NETHERLANDS - Dutch pension fund strategies have been described as being the most advanced among their developed country peers, as a study of executives suggests the majority have adopted liability-driven investment (LDI) strategies alongside the broadest range of products.

Fiduciary manager SEI Investments conducted a survey of executives in the US, UK, Hong Kong, Canada and the Netherlands with pension funds worth €15m to €2bn through its Pension Management Research Panel and found over 61% of those surveyed in the Netherlands now employ an LDI approach while a further 22% are considering it over the next 12 months.

It is unclear whether full LDI strategies are being deployed as some investment consultants have in recent months found not all aspects of LDI are being adopted for tactical reasons.

But SEI found the Dutch pensions market is applying a wider range of strategies to their asset management and allocations, described by officials as "reflecting the relative sophistication of Dutch pension fund investors with a broader range of products utilised than anywhere else in the world", according to officials.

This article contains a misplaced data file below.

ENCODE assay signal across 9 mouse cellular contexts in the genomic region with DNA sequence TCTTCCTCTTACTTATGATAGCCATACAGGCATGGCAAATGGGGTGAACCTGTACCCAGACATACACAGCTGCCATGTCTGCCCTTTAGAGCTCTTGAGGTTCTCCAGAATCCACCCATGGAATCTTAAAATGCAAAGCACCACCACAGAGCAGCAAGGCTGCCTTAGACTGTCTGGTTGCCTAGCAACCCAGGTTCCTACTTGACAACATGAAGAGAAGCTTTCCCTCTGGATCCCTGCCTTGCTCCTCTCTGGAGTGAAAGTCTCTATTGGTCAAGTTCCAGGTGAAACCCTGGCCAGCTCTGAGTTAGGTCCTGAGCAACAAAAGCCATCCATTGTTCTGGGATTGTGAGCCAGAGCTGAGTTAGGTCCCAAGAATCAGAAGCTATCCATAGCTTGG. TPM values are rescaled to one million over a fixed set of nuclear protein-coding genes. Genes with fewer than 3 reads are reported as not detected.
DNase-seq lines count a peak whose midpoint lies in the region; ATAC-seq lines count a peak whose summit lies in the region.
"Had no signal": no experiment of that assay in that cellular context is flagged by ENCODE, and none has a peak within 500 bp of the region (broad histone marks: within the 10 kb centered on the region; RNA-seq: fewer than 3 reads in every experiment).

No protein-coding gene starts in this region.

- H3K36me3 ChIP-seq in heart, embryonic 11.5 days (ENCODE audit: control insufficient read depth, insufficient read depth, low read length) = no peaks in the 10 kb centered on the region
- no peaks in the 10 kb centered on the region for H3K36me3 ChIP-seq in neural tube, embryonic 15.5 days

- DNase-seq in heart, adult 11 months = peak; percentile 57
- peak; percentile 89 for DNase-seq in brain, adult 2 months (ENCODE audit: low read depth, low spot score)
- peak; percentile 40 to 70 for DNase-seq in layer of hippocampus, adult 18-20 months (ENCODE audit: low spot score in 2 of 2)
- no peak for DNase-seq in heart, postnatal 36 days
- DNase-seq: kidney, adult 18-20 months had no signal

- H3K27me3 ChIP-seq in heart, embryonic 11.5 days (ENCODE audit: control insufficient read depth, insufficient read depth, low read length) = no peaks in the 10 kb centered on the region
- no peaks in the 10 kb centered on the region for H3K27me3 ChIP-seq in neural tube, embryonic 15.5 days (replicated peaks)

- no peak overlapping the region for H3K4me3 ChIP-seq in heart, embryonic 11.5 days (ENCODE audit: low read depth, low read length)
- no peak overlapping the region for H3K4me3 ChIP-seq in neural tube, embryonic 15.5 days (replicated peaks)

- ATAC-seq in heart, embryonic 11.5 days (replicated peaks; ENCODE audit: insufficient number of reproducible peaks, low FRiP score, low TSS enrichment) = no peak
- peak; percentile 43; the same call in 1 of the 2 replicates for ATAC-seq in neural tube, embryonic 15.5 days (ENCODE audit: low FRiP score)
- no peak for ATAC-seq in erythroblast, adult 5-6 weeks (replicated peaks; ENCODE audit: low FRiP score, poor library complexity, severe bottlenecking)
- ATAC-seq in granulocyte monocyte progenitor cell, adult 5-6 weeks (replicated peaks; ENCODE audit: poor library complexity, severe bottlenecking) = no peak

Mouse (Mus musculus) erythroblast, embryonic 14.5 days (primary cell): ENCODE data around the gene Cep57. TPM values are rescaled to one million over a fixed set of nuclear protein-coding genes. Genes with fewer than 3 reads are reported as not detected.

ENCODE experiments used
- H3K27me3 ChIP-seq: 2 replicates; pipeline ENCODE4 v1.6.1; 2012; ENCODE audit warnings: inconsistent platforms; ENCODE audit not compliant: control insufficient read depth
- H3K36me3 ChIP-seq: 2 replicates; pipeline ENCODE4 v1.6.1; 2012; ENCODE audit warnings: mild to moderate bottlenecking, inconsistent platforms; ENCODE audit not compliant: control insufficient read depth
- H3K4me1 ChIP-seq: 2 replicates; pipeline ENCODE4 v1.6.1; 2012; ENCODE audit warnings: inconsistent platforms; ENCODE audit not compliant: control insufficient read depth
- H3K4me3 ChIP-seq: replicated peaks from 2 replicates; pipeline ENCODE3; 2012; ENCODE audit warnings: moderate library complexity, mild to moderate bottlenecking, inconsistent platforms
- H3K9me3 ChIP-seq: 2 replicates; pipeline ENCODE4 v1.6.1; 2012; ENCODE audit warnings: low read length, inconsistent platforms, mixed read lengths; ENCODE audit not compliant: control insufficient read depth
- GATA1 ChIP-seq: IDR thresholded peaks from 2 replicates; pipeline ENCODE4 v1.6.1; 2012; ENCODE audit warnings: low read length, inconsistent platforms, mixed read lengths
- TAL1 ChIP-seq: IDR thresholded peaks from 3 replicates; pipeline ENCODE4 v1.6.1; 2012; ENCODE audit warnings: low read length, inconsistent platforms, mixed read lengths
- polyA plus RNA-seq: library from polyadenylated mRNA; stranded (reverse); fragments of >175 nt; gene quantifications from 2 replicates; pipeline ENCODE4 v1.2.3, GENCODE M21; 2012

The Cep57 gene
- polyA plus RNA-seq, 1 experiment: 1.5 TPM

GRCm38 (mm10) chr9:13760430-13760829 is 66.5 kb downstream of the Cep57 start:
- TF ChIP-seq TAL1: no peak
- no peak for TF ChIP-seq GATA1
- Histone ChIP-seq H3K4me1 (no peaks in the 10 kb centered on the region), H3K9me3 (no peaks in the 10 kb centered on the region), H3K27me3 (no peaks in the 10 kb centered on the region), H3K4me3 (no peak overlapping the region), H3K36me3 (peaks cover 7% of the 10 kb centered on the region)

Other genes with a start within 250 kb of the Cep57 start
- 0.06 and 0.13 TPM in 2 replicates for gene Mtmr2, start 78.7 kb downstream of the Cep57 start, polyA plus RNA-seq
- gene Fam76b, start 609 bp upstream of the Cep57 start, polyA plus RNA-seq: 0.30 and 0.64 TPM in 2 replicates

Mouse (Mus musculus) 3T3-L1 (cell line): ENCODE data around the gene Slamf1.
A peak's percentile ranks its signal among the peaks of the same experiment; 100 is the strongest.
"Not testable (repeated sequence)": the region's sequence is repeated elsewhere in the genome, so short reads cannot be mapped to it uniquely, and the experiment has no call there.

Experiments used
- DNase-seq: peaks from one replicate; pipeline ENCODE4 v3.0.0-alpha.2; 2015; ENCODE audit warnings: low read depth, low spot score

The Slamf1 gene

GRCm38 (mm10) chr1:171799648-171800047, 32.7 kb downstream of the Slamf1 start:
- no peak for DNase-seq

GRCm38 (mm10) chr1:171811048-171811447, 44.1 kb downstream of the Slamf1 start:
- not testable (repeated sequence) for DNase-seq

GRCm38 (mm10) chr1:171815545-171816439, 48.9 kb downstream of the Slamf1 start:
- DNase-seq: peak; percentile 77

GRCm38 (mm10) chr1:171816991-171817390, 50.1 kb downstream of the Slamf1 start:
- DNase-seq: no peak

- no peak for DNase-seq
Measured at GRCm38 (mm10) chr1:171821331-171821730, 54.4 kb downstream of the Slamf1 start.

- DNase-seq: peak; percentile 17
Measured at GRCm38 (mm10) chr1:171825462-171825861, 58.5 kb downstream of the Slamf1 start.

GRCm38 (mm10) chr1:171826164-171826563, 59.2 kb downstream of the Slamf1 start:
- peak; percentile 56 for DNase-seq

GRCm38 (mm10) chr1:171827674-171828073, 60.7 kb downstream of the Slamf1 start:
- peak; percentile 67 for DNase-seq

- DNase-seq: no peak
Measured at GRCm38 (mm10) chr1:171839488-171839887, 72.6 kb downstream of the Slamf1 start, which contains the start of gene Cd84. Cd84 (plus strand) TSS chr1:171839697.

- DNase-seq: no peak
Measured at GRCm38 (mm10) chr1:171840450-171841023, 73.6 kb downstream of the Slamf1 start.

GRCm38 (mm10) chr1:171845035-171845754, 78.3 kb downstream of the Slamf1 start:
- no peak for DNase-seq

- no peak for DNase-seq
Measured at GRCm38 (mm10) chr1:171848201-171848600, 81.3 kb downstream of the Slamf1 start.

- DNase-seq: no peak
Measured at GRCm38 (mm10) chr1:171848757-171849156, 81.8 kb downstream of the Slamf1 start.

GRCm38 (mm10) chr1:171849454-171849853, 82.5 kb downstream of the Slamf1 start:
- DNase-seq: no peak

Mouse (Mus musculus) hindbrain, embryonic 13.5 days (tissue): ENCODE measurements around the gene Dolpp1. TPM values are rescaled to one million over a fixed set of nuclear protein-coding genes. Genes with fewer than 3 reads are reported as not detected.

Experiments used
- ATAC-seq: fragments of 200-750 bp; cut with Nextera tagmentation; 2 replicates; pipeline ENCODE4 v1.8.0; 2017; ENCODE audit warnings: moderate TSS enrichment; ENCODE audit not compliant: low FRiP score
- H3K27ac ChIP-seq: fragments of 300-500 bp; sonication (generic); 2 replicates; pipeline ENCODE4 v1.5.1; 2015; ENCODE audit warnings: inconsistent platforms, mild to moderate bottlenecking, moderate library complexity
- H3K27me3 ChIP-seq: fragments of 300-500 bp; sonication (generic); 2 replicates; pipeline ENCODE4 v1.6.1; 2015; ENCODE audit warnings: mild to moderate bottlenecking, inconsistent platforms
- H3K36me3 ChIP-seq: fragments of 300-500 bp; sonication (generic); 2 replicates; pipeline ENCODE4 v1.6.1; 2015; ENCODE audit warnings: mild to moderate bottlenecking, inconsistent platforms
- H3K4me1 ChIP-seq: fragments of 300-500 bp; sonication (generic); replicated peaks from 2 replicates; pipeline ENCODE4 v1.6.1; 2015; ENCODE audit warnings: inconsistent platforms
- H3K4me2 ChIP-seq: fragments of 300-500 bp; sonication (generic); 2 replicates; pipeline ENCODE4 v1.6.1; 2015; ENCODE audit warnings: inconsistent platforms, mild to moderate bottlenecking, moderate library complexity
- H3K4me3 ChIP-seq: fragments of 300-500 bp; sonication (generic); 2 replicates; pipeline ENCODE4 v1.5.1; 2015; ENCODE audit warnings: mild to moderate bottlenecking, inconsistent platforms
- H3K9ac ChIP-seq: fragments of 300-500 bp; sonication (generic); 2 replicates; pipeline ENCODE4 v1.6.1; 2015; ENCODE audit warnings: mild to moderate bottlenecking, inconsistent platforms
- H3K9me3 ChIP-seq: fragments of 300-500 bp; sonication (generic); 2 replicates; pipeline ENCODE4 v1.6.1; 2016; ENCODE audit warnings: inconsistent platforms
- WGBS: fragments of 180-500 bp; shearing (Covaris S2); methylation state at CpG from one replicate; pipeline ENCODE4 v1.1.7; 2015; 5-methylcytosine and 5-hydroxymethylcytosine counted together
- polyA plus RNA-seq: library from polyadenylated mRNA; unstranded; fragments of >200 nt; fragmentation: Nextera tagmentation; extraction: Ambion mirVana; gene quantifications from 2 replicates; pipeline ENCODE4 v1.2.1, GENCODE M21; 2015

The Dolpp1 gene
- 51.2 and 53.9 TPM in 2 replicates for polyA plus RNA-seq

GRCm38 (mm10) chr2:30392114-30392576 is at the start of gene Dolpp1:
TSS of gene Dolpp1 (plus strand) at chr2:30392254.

More specifically, at least 31% of schemes are invested in hedge funds, commodities and infrastructure, while 62.5% use inflation swaps and at least half (50%) apply global tactical asset allocation strategies, demonstrating, said the firm, "Dutch pension funds are seeking to manage ‘real' as opposed to ‘nominal' liabilities".

Interestingly, the global survey found there is still no consensus on a definition of LDI but the preferred description appeared to be "a portfolio designed to be risk managed with respect to liabilities" as three-quarters said the primary goal is to control year-on-year volatility.

That said, 44% of schemes in the Netherlands said meeting FTK requirements was a primary driver of employing an LDI approach while one third said they had recently made changes to asset allocation policy because of a need to meet FTK regulations.
"The results of this poll clearly demonstrate that The Netherlands is the most sophisticated and progressive pension market in the world," said Bart Heenk, managing director of the Benelux region.

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